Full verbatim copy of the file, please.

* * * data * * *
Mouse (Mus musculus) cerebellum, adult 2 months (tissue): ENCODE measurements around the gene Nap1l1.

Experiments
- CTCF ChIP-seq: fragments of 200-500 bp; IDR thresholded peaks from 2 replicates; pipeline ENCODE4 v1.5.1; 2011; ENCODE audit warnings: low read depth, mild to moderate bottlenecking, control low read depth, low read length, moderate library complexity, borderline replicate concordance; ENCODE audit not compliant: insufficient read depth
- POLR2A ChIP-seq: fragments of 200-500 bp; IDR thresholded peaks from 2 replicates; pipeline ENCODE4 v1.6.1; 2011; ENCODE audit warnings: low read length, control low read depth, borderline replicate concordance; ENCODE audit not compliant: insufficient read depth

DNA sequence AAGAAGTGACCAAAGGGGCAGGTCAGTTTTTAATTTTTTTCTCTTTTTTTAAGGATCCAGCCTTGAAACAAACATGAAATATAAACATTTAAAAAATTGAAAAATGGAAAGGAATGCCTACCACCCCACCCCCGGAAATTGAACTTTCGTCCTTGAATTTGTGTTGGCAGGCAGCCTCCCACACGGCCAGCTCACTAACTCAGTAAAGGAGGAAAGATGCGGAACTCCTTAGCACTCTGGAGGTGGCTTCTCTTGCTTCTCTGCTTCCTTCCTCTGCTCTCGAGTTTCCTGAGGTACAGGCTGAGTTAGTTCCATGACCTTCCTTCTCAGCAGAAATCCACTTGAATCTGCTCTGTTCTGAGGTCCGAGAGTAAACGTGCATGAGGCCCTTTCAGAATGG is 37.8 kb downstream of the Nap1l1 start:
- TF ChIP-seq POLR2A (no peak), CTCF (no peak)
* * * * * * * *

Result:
Mouse (Mus musculus) cerebellum, adult 2 months (tissue): ENCODE measurements around the gene Nap1l1.

Experiments
- CTCF ChIP-seq: fragments of 200-500 bp; IDR thresholded peaks from 2 replicates; pipeline ENCODE4 v1.5.1; 2011; ENCODE audit warnings: low read depth, mild to moderate bottlenecking, control low read depth, low read length, moderate library complexity, borderline replicate concordance; ENCODE audit not compliant: insufficient read depth
- POLR2A ChIP-seq: fragments of 200-500 bp; IDR thresholded peaks from 2 replicates; pipeline ENCODE4 v1.6.1; 2011; ENCODE audit warnings: low read length, control low read depth, borderline replicate concordance; ENCODE audit not compliant: insufficient read depth

DNA sequence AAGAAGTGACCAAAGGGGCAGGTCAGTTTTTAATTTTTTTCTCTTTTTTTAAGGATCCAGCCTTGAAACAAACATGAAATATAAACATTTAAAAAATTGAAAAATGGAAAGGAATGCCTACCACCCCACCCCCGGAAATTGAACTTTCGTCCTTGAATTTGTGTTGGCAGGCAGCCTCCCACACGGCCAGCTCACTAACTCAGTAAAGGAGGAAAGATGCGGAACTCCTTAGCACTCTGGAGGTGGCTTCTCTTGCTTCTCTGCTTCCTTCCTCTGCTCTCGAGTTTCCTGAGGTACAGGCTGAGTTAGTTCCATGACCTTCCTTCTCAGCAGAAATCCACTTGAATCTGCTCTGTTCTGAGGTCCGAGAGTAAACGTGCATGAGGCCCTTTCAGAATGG is 37.8 kb downstream of the Nap1l1 start:
- TF ChIP-seq POLR2A (no peak), CTCF (no peak)